I’ve made a new blog for writing i te reo Māori. At the moment I’m just posting short kōrero about topics which will always include some kupu hōu.
But later on I’m going to post some lesson plans with examples and exercises. This is to help me learn, and keep focused on my te reo journey throughout the year. But maybe I can help you with your learning too!
When I do start posting lessons, I’ll begin with some pretty basic stuff and work up to the more complicated things I’ve learned. I might try and number the difficulty levels.
If you are a speaker of maori, whether you’re learning or are already quite fluent, please comment on the posts. Perhaps you might want to correct a mistake I’ve made, or respond to a question I have asked. But you may also just want to ask how a sentence worked, or how you might say something else.
Learning te reo Māori is about the journey, not the destination. We will always be learning!
You can reach the blog by clicking on the site logo (the sweet awesome cat with glasses), clicking ‘kōrero paki’ up in the menu at the top of this blog, or by going to http://koreropaki.wordpress.com
Day 17 was a strange day. In knowing I had to clean up my desk by the end of the day I barely did anything at all. It ended up as a bit of a non-day as far as the residency went and it took a lot of effort to be okay about that. We can’t be on form all the time, and taking that last day as a rest day was probably a good idea.
Sian and I made a joint dinner of a hot roast chicken, roasted veges, yorkshire pudding and gravy and watched ridiculous youtube videos from before the days of youtube (saladfingers, strongbad, ‘Kenya, forget Norway,’ ‘Wee! Gonads in strife’)
It was a low key end to the residency. By the time I went to bed, the whole three weeks was packed up into a suitcase. Was I ever here at all?
my vision is of a line, a line spun with threads
millions, trillions, certainly innumerable
a place that is itself without me, but is rewoven for me
there are many more lines here than my vision
lines of movements, of currents, of footsteps and vehicles,
a crosshatch of life, so too place is a threadwork of thoughts
I am there again now – I dwell here before I sleep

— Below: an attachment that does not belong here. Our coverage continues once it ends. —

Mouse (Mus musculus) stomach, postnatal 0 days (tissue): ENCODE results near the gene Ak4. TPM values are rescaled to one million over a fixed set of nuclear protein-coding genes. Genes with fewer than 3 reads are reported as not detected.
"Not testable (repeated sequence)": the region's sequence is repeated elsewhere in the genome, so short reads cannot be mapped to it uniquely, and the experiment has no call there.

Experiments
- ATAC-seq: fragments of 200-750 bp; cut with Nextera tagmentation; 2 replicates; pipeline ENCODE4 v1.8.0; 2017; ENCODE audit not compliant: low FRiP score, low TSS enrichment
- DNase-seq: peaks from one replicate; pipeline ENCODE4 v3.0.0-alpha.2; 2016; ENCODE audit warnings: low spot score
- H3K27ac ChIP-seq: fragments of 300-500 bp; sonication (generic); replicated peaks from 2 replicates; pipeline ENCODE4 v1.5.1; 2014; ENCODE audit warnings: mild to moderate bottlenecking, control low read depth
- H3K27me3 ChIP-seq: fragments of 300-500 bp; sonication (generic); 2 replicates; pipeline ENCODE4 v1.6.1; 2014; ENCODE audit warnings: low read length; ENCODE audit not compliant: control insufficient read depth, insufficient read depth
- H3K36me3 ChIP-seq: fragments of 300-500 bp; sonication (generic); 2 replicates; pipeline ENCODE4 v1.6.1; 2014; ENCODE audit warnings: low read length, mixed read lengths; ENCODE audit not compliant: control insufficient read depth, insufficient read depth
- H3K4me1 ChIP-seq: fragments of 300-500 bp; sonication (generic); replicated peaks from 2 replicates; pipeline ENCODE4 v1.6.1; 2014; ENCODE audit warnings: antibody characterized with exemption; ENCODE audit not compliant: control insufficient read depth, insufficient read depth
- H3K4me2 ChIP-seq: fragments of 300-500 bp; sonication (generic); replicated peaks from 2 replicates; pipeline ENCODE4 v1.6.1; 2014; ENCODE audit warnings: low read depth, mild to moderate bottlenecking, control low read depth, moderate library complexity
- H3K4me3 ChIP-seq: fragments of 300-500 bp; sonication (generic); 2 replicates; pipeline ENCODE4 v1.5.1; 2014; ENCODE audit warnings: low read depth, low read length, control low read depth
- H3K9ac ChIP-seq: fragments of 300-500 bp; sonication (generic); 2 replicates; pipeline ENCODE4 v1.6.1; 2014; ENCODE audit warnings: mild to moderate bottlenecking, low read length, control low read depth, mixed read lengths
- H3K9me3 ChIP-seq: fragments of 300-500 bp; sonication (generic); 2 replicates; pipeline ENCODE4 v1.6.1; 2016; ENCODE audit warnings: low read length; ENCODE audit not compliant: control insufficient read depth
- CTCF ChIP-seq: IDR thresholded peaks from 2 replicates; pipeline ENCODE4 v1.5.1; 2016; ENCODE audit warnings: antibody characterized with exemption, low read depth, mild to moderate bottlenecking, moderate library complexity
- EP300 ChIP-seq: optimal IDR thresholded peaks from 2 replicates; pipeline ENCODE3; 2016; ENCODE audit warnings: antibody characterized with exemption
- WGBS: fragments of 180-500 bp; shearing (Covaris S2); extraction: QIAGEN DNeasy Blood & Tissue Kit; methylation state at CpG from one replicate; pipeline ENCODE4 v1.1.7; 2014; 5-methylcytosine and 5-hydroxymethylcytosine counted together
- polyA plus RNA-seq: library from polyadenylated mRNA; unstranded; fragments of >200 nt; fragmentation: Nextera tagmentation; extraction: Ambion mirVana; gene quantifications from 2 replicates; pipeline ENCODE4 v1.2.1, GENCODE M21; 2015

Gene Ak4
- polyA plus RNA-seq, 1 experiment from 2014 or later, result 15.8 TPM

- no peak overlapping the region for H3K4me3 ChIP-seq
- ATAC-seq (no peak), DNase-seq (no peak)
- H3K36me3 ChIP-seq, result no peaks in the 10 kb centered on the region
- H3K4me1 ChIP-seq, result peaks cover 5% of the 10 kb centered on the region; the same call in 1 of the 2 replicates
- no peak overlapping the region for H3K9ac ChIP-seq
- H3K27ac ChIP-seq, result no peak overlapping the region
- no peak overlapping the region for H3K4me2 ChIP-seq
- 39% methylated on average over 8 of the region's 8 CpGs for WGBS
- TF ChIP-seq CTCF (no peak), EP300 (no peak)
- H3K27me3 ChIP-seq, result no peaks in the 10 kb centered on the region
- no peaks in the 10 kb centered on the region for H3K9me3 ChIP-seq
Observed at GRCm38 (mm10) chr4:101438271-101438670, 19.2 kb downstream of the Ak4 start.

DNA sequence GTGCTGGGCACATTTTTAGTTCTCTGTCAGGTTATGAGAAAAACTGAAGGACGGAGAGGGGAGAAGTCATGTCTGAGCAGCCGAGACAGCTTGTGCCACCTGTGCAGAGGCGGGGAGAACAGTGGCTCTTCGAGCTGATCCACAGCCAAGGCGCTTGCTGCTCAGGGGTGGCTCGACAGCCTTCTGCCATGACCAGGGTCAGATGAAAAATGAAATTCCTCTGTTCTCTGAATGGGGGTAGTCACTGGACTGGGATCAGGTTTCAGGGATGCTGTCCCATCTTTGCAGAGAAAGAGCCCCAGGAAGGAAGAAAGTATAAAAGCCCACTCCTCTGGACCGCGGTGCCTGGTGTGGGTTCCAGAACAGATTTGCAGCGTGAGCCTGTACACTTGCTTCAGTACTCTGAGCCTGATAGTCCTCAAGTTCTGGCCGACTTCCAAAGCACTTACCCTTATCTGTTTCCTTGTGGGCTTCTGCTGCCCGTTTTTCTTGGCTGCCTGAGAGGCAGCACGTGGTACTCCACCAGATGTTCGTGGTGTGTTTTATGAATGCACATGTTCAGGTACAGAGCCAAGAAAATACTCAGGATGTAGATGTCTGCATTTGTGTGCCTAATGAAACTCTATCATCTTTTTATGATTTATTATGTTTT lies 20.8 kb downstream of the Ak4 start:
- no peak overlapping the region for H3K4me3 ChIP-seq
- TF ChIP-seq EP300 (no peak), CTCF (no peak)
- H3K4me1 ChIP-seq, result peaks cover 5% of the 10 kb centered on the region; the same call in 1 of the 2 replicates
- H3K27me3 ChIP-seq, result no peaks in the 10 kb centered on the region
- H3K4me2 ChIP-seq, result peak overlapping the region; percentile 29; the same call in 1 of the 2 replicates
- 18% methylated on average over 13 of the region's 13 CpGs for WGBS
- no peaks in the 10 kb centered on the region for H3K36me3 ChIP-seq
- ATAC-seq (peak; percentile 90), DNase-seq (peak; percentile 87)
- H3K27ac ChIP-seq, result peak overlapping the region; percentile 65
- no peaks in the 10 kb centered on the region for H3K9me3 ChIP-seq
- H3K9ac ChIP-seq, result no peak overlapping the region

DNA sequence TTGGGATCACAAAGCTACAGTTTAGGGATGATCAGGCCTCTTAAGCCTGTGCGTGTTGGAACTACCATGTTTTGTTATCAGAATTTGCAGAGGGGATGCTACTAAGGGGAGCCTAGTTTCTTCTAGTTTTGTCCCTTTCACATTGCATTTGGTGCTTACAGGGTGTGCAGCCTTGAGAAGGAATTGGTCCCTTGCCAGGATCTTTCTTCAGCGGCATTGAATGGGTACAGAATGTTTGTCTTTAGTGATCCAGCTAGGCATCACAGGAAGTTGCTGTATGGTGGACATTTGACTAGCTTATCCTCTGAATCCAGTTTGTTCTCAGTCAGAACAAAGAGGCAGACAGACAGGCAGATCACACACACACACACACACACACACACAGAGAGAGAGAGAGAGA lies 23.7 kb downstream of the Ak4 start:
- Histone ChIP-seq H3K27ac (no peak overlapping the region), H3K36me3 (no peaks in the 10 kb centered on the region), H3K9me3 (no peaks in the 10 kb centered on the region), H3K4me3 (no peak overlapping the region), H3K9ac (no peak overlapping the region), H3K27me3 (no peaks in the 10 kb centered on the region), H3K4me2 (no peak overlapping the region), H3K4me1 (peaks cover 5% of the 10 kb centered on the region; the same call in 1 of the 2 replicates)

I saw a golden field and I wonder now if I made it
on a warm day, beneath heavy clouds, a slight breeze
that flits amidst the grasses like a percussionist
I burnt my hands – the backs of my hands
they emanate a great heat, as though I caught the sun
my hands shine golden in the dim gloom of my room
it rains today, i cannot imagine the golden field in rain
I’m working on another small artist book, just 8 leaves. Titled ‘wawaro.’ Below is a sample page:
Went into Masterton today and saw the exhibition “Cellular Memory” by Elizabeth Thomson, curated by Gregory O’Brien at Aratoi gallery and museum. A thoroughly stunning and enjoyable show. It’s a survey exhibition so the works cover her career beginning in the late 80s through to this year.
It’s Sian’s birthday today so Chistine and I made a birthday dinner. Two new residents have joined us in the last day or so, so there were five of us celebrating with baked salmon and stuffed apples.
Playing around with making lines
The Manawatu Gorge Track. A 10km trek, about 8 ks in we made a little friend:
A bit of a mix of a day. Spent some time in the morning playing around with ink.
Then at lunch Sian and I joined Christine and her family for a Christmas lunch on the lawn which was really lovely, with loads of kiwi classics (from the 70s?) salads with boiled eggs, potato salad with pureed peas, ham and pineapple, highlander dressing, followedby cheese case and pavlova. Christine’s grandfather and great grandfather built this house, so all her cousins who came on Saturday all had memories of the house as children. They told us which rooms used to be what (the Burton room was once the lounge) and which rooms they stayed in (Alva always stayed in the Saiko room, which is the room I’ve staying in – it didn’t have french doors then).
Then Sian and I went off to a fair in Queen’s Park in Masterton. There’s a little ride on train in the park on the island in the middle of the pond/lake. It only runs occassionally by a couple of volunteers. The older guy had a very familiar sense of humour and reminded me of our team leader Graham at the print shop.
On Tuesday morning Illya McLellan visited Sian and I here at the residency and chatted with us for almost 3 hours! We talked about our projects, but mostly we talked about language, specifically te reo Māori and its importance to all New Zealanders. Particularly important given all the chat about te reo Māori’s place in the mainstream media. Today he published a story about us:
There are some things people expect to find in rural Wairarapa, but a New Zealand Pākehā poet teaching an Irish playwright Te Reo Māori is not one of them.
You can find the full article here